The History of Gaskets

The History of Gaskets

Temel Gaskets began manufacturing gaskets in 1974, but the entire history of gaskets spans over a century earlier. What is a gasket exactly? A gasket is “a mechanical seal that fills the space between two or more mating surfaces and is usually manufactured by cutting sheet materials.” Ideally, the material should have some degree of flexibility to fit any irregularities. Gaskets are usually made of flat material and some require a sealant to the gasket surface. A gasket is believed to last longer if it carries a heavier load, and undergoes a compression test to measure its “ability to withstand compressive holding.”

In 1820 pack iron fillings, sulphur powder, and water were combined to make a solid iron sulphate seal. Before 1840, many gaskets were made from pieces of rope called Oakum. After the rope was picked apart, workers tarred, hammered, and caulked it into seams of boat hulls, or lubricated and packed it into the edges of steam pistons in Newcomen style engines and held in place with weights. That technique is comparable to modern-day graphite valve packing. During this time, leather gaskets were used for water pumps, even though the leather gradually tore apart when it came into contact with steam. Heat resistant rubber gaskets were not invented until after 1850, with the discovery of vulcanization.

In 1923, Whitby Chandler Ltd. was founded in the United Kingdom. The company was one of the first major gasket suppliers and instrumental in developing sealing technology. In the 1960s the company began manufacturing compression rubber mouldings to accompany the gasket technology. As one of the first registered companies in the field, they led the way in creating a foundation for future companies. They developed new machinery for gasket cutting and products that could replace asbestos.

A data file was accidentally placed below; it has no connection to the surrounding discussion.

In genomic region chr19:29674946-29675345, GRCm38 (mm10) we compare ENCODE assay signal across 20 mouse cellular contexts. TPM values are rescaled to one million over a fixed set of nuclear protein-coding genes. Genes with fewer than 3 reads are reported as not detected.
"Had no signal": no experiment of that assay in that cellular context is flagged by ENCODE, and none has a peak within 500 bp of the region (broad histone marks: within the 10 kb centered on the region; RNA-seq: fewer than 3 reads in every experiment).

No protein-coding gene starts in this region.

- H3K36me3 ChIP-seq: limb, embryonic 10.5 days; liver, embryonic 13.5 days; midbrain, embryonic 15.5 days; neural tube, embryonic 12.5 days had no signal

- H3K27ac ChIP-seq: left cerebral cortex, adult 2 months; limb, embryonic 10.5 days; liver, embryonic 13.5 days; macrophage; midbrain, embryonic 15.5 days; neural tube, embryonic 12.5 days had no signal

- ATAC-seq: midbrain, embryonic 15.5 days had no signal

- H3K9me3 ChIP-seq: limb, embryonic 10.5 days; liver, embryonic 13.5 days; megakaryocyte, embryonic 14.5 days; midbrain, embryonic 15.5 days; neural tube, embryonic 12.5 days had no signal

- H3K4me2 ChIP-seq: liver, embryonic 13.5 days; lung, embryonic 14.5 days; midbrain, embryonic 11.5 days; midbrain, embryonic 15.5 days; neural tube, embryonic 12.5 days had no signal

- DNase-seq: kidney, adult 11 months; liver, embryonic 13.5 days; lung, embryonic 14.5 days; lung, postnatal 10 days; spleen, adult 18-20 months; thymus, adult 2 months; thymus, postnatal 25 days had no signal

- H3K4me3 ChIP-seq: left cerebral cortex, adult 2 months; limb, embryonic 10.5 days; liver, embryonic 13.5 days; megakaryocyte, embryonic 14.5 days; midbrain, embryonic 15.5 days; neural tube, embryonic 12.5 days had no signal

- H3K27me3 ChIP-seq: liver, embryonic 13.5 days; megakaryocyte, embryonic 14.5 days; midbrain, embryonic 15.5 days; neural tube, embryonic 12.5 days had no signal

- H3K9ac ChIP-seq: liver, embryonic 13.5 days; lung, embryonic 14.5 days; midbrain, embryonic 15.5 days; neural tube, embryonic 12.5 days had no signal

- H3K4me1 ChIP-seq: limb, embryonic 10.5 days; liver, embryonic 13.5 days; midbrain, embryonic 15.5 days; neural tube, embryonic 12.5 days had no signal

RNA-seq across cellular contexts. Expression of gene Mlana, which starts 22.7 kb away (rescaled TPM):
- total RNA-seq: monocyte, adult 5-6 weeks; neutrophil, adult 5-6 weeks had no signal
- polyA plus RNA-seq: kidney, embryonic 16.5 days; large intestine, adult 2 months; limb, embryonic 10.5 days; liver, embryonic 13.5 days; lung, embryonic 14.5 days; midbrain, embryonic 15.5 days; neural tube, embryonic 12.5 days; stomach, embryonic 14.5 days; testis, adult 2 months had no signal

Richard Klinger developed the first asbestos fiber gasket in 1899. The US Navy used sheet packing and gaskets to insulate and seal parts on steam locomotives and engine boilers. Gaskets cut from sheet packing could be used for engine parts and mechanical operations because they could resist the steam, water, chemicals, and high pressure. Gasket material made from asbestos sheet packing worked best in mechanical systems that involved transporting hot oils, gases, grease, and acid. Products containing these gaskets included pumps, boilers, compressors, cylinder heads, and turbines.

The use of asbestos began to decrease in the 1980s, when it became linked to mesothelioma and other pulmonary diseases. Since the early 2000s, multiple lawsuits have been won by employees who claimed that exposure to asbestos caused them to develop pulmonary diseases. Despite the definite connection between handling asbestos containing products and chronic disease, the product remains approved for use. However, Temel Gaskets does not use asbestos in any products.   

Today, gaskets are made from a wide range of materials, including but not limited to: paper, rubber, silicone, metal, cork, neoprene, nitrile rubber, fiberglass, and plastic polymers. They can be applied to use in passenger, heavy duty, and off- road vehicle engines, in addition to agricultural machine engines. There are hundreds of gasket manufactures worldwide and the value of the automotive gasket and seal market is estimated to reach $12.3 billion by 2020.

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